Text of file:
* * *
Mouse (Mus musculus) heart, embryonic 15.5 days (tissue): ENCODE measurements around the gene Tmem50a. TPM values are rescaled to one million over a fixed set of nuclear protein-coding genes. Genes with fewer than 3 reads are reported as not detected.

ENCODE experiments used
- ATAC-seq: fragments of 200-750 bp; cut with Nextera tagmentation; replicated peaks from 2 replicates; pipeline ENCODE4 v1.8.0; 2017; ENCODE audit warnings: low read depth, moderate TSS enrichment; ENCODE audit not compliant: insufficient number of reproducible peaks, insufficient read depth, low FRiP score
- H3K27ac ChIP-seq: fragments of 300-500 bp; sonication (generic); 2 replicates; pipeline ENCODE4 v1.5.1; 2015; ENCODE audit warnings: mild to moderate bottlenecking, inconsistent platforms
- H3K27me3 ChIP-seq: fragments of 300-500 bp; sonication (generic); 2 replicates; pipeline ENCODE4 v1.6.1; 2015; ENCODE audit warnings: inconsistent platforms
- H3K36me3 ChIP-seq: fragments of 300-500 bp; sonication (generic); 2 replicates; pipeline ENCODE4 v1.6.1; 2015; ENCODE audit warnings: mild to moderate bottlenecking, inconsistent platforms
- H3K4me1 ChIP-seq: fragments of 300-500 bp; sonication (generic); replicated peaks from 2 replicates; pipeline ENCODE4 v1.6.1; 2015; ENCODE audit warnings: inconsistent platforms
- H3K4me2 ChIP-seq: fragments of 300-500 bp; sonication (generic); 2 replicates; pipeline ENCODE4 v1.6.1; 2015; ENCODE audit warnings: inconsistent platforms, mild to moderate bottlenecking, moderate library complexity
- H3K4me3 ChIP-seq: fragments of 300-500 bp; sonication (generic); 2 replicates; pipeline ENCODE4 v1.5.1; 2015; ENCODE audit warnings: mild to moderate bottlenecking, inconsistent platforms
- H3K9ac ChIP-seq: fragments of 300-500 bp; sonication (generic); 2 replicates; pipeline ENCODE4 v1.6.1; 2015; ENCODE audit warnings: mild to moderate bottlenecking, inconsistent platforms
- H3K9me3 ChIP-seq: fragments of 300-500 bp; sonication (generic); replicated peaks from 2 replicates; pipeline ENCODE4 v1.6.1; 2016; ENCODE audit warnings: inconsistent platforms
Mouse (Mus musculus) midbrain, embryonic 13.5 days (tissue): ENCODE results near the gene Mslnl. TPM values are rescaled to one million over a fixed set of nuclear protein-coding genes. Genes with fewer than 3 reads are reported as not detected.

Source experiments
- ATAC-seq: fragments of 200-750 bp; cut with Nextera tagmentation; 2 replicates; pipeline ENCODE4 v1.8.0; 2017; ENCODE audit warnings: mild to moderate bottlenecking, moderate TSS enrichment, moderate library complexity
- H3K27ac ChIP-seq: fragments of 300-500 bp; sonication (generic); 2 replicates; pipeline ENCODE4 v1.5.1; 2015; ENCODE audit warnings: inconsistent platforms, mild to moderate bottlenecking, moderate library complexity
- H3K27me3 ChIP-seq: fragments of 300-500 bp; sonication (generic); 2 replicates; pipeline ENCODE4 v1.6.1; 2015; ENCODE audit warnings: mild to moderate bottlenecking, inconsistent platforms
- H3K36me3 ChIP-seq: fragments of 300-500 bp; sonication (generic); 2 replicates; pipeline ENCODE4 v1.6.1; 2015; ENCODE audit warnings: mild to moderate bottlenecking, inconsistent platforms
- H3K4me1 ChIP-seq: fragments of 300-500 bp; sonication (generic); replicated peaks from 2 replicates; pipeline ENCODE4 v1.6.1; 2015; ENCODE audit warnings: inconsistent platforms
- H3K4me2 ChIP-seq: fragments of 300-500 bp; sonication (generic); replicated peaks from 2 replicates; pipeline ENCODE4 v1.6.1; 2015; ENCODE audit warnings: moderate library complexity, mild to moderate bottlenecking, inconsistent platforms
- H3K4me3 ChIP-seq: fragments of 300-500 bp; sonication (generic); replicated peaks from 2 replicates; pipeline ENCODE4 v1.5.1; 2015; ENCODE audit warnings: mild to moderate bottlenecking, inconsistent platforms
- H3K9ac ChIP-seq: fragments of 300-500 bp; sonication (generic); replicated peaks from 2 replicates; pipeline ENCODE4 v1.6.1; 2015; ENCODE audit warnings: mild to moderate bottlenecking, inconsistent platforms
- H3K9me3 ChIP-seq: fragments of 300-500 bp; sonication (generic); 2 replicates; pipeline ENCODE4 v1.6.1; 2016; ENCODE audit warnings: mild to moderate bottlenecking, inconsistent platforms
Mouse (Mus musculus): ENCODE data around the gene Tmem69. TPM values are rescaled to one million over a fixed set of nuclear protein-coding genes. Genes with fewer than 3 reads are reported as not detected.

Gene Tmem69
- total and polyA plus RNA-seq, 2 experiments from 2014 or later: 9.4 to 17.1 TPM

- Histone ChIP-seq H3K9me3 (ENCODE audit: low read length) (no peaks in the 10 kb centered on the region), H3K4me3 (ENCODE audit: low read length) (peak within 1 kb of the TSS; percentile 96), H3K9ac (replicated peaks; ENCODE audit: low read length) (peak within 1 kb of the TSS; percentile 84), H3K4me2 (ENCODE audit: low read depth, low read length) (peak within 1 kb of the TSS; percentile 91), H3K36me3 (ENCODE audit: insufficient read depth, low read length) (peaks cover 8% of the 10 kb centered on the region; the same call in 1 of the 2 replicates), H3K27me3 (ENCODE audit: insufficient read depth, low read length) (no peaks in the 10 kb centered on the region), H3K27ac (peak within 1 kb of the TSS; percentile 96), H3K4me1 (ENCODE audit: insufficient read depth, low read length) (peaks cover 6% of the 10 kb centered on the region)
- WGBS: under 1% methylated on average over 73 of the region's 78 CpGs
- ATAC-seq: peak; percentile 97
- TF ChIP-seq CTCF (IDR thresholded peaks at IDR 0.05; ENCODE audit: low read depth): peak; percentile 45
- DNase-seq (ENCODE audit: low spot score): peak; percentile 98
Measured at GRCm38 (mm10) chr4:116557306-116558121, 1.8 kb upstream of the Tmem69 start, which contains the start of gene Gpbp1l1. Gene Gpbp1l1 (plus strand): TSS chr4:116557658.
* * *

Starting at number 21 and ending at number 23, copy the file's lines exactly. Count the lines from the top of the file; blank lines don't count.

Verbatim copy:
- H3K9ac ChIP-seq: fragments of 300-500 bp; sonication (generic); replicated peaks from 2 replicates; pipeline ENCODE4 v1.6.1; 2015; ENCODE audit warnings: mild to moderate bottlenecking, inconsistent platforms
- H3K9me3 ChIP-seq: fragments of 300-500 bp; sonication (generic); 2 replicates; pipeline ENCODE4 v1.6.1; 2016; ENCODE audit warnings: mild to moderate bottlenecking, inconsistent platforms
Mouse (Mus musculus): ENCODE data around the gene Tmem69. TPM values are rescaled to one million over a fixed set of nuclear protein-coding genes. Genes with fewer than 3 reads are reported as not detected.